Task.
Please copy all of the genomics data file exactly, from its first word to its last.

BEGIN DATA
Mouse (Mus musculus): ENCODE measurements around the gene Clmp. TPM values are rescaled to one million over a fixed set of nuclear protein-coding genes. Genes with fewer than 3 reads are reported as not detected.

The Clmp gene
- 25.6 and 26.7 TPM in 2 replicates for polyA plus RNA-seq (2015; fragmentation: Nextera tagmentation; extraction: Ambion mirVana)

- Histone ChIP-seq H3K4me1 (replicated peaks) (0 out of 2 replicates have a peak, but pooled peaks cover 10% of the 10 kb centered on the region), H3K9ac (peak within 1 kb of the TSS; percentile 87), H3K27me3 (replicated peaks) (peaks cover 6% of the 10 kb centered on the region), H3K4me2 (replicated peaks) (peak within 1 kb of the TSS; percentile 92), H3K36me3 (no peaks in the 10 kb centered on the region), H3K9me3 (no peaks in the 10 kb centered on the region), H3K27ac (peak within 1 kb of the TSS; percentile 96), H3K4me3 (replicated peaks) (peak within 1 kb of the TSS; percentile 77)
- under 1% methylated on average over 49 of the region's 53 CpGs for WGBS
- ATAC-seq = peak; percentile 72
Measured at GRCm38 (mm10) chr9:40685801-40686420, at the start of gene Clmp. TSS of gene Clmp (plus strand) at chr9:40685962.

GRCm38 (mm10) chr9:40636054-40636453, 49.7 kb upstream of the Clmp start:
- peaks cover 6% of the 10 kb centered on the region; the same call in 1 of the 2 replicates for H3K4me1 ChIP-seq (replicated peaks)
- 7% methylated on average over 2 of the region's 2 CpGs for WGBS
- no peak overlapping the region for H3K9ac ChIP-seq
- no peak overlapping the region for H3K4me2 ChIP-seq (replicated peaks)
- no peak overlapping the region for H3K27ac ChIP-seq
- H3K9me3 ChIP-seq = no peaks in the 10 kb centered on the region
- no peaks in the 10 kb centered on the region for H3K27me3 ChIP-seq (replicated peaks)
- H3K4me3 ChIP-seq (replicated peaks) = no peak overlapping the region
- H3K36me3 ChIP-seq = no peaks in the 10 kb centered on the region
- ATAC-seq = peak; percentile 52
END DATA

Mouse (Mus musculus): ENCODE measurements around the gene Clmp. TPM values are rescaled to one million over a fixed set of nuclear protein-coding genes. Genes with fewer than 3 reads are reported as not detected.

The Clmp gene
- 25.6 and 26.7 TPM in 2 replicates for polyA plus RNA-seq (2015; fragmentation: Nextera tagmentation; extraction: Ambion mirVana)

- Histone ChIP-seq H3K4me1 (replicated peaks) (0 out of 2 replicates have a peak, but pooled peaks cover 10% of the 10 kb centered on the region), H3K9ac (peak within 1 kb of the TSS; percentile 87), H3K27me3 (replicated peaks) (peaks cover 6% of the 10 kb centered on the region), H3K4me2 (replicated peaks) (peak within 1 kb of the TSS; percentile 92), H3K36me3 (no peaks in the 10 kb centered on the region), H3K9me3 (no peaks in the 10 kb centered on the region), H3K27ac (peak within 1 kb of the TSS; percentile 96), H3K4me3 (replicated peaks) (peak within 1 kb of the TSS; percentile 77)
- under 1% methylated on average over 49 of the region's 53 CpGs for WGBS
- ATAC-seq = peak; percentile 72
Measured at GRCm38 (mm10) chr9:40685801-40686420, at the start of gene Clmp. TSS of gene Clmp (plus strand) at chr9:40685962.

GRCm38 (mm10) chr9:40636054-40636453, 49.7 kb upstream of the Clmp start:
- peaks cover 6% of the 10 kb centered on the region; the same call in 1 of the 2 replicates for H3K4me1 ChIP-seq (replicated peaks)
- 7% methylated on average over 2 of the region's 2 CpGs for WGBS
- no peak overlapping the region for H3K9ac ChIP-seq
- no peak overlapping the region for H3K4me2 ChIP-seq (replicated peaks)
- no peak overlapping the region for H3K27ac ChIP-seq
- H3K9me3 ChIP-seq = no peaks in the 10 kb centered on the region
- no peaks in the 10 kb centered on the region for H3K27me3 ChIP-seq (replicated peaks)
- H3K4me3 ChIP-seq (replicated peaks) = no peak overlapping the region
- H3K36me3 ChIP-seq = no peaks in the 10 kb centered on the region
- ATAC-seq = peak; percentile 52